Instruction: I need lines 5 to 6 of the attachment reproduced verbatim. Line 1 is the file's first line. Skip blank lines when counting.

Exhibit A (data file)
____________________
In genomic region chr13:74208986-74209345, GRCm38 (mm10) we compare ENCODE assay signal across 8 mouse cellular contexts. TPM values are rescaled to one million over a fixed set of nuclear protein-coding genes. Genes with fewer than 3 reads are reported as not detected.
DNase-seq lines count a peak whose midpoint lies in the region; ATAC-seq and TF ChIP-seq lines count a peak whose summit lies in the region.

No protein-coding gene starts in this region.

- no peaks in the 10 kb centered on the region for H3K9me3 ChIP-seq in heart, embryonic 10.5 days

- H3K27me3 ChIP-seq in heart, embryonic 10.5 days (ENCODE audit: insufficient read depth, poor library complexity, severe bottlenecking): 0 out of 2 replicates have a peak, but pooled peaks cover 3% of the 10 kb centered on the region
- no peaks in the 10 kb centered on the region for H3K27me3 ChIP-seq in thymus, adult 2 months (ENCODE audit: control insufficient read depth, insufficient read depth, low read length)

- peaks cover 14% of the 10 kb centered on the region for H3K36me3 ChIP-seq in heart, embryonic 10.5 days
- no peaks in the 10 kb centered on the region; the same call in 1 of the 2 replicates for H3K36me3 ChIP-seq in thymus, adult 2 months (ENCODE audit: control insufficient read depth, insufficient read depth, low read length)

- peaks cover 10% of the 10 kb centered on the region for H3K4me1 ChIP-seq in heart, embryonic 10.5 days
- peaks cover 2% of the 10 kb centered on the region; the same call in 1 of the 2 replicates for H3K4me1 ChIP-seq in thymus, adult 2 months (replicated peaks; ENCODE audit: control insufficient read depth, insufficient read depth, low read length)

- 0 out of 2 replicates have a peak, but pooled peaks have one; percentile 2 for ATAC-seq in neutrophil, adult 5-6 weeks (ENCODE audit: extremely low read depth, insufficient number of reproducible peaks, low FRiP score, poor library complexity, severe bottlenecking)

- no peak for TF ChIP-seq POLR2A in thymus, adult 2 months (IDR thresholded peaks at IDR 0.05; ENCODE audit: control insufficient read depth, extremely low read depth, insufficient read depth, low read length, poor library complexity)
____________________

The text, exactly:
- H3K27me3 ChIP-seq in heart, embryonic 10.5 days (ENCODE audit: insufficient read depth, poor library complexity, severe bottlenecking): 0 out of 2 replicates have a peak, but pooled peaks cover 3% of the 10 kb centered on the region
- no peaks in the 10 kb centered on the region for H3K27me3 ChIP-seq in thymus, adult 2 months (ENCODE audit: control insufficient read depth, insufficient read depth, low read length)